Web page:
Effectiveness and Nephrotoxicity of Intravenous Polymyxin B in Chinese Patients With MDR and XDR Nosocomial Pneumonia

Front Pharmacol. 2021 Feb 5;11:579069. doi: 10.3389/fphar.2020.579069. eCollection 2020.


Background: Nosocomial pneumonia is a major health and economic burden globally. Multidrug-resistant (MDR) or extensively drug-resistant (XDR) Gram-negative bacteria are the most common causative pathogens in critically-ill patients. Polymyxin B is a salvage therapy for MDR Gram-negative pathogens; however, the current literature on its effectiveness and nephrotoxicity is limited, including in Chinese patients. Methods: We retrospectively analyzed 107 patients with nosocomial pneumonia caused by MDR or XDR Gram-negative bacteria treated with intravenous polymyxin B (2-3 mg/kg/day). Renal function was evaluated on the day before commencement of polymyxin B therapy and on the third and 7 days of treatment. Univariate and multivariate analyses were conducted to determine risk factors for the effectiveness and nephrotoxicity of polymyxin B. Sixty-seven (62.6%) and sixty-five (60.7%) patients had favorable clinical and microbiological responses, respectively. Acute physiology and chronic health evaluation II (APACHE II) scores, cardio-pulmonary resuscitation (CPR) history, numbers of pathogens per patient and a favorable microbiological response were independently associated with favorable clinical outcomes of polymyxin B treatment in Chinese patients with MDR or XDR nosocomial pneumonia. Initial renal dysfunction was not associated with late nephrotoxicity (on day 7), although early nephrotoxicity (on day 3) was independently associated with late nephrotoxicity (OR = 39.43, 95% CI 7.64-203.62, p = 0.00). Conclusion: Our findings support polymyxin B treatment for MDR and XDR pneumonia, with the severity of disease and polymicrobial infection being risk factors for a poor clinical outcome. Nephrotoxicity following 3 days of polymyxin B treatment was found to be a reliable risk factor for later nephrotoxicity.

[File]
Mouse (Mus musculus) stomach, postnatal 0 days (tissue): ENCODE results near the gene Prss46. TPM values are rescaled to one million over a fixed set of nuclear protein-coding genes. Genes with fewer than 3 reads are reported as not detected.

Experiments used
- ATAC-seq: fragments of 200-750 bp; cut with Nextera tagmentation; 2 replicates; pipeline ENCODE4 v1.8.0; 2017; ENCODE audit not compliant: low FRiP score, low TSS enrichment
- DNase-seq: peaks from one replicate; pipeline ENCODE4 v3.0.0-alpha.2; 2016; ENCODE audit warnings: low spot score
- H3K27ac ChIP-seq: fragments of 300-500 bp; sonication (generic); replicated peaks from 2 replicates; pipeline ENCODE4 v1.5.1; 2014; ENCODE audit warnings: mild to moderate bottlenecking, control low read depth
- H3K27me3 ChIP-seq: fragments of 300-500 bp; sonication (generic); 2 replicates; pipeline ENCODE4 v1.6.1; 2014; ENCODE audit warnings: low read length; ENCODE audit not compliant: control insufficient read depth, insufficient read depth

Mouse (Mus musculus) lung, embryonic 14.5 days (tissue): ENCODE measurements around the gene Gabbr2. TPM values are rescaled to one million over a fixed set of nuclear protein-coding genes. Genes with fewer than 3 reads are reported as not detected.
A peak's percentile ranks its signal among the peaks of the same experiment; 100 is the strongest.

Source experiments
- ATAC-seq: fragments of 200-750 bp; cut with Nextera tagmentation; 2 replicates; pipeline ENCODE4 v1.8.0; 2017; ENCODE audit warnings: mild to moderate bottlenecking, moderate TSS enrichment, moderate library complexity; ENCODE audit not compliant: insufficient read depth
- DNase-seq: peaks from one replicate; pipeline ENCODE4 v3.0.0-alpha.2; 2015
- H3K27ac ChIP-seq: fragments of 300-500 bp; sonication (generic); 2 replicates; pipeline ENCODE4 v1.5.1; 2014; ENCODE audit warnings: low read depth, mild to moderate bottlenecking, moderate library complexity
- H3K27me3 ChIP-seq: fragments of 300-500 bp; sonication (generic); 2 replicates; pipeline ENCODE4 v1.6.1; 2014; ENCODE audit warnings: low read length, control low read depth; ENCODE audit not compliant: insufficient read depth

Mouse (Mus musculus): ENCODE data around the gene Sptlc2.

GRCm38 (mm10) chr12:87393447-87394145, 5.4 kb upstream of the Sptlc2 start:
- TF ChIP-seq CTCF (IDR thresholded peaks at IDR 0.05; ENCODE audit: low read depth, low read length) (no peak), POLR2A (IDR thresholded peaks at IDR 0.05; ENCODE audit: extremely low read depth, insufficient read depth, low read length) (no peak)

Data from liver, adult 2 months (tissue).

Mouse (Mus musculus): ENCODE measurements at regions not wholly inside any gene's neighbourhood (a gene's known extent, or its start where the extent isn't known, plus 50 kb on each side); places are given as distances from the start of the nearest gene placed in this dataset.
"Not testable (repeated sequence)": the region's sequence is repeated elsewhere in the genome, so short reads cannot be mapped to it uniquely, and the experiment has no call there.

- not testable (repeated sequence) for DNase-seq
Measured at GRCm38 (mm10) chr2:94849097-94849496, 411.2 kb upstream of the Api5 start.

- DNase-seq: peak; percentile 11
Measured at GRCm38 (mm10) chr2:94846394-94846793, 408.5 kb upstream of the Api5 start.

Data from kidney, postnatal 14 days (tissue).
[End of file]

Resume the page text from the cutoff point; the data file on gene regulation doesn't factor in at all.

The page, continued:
PMID:33613276 | PMC:PMC7892461 | DOI:10.3389/fphar.2020.579069